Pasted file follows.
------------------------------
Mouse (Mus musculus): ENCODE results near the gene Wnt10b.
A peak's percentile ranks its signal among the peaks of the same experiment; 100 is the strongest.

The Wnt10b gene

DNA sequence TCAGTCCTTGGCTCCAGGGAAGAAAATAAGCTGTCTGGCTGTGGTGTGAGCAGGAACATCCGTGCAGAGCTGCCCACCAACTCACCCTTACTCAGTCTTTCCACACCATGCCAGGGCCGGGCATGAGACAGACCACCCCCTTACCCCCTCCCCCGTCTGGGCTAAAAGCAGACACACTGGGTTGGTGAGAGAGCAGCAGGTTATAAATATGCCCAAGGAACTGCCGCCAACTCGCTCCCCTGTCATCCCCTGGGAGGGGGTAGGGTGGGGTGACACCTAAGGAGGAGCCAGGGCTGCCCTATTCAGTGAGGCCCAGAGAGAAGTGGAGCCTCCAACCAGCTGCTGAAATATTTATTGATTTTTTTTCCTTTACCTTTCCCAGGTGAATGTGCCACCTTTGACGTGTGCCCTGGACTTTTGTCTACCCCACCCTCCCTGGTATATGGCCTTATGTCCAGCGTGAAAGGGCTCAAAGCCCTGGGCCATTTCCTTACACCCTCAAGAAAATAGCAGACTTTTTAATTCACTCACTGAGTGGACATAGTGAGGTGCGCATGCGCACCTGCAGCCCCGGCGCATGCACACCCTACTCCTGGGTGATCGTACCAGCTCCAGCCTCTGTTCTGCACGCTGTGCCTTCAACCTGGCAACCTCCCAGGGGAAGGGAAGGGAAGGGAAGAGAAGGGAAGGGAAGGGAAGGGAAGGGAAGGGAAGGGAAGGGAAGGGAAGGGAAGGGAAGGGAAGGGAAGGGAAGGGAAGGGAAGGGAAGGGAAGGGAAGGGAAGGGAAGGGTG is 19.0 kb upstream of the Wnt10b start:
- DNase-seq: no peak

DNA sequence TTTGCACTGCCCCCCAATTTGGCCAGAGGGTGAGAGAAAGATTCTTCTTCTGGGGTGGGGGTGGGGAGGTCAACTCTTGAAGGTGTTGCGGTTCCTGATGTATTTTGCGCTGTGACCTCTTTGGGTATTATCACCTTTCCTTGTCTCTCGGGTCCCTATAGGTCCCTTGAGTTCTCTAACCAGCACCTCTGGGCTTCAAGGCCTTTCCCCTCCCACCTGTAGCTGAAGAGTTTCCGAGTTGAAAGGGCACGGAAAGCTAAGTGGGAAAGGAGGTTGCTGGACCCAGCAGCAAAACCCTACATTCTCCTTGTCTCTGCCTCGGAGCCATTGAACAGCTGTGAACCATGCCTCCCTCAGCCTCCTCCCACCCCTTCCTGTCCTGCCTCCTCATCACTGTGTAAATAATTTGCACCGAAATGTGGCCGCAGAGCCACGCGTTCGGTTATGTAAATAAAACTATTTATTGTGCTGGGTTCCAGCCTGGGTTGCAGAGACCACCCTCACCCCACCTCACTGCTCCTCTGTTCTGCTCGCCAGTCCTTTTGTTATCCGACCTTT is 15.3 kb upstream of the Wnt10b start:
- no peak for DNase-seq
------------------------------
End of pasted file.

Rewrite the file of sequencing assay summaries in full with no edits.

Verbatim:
Mouse (Mus musculus): ENCODE results near the gene Wnt10b.
A peak's percentile ranks its signal among the peaks of the same experiment; 100 is the strongest.

The Wnt10b gene

DNA sequence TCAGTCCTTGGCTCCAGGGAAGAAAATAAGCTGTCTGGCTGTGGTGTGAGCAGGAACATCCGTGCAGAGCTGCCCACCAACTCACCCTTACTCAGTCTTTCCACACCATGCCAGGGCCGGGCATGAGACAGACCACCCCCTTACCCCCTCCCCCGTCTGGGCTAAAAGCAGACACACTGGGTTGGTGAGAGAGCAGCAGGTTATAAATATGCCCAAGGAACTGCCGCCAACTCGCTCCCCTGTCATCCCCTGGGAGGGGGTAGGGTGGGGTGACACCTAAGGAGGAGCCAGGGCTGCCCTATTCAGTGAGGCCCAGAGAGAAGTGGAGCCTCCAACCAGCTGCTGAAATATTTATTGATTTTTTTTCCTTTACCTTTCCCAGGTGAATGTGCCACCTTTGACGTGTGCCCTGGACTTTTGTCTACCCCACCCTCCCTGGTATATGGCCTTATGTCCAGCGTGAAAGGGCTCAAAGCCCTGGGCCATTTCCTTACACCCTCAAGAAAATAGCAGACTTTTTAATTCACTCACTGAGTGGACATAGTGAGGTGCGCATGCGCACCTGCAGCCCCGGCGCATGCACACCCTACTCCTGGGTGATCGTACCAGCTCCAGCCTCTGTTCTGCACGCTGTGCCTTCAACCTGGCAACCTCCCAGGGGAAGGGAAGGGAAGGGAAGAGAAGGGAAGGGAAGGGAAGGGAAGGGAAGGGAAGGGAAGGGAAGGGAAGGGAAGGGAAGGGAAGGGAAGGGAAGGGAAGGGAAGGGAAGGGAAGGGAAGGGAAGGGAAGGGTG is 19.0 kb upstream of the Wnt10b start:
- DNase-seq: no peak

DNA sequence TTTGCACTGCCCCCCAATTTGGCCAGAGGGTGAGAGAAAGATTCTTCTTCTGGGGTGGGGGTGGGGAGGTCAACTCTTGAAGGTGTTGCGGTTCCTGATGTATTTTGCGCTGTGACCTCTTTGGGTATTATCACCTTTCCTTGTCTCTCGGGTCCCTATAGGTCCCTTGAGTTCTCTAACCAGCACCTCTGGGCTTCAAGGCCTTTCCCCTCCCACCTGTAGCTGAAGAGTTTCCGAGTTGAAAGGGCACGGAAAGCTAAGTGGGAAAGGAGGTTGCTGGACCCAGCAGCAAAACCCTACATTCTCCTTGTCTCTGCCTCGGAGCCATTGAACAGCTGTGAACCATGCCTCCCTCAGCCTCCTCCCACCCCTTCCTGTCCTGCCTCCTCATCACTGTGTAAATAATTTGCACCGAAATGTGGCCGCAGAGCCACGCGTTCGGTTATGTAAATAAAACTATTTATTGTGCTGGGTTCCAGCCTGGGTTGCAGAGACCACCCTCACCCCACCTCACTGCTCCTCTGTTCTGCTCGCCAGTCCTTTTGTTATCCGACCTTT is 15.3 kb upstream of the Wnt10b start:
- no peak for DNase-seq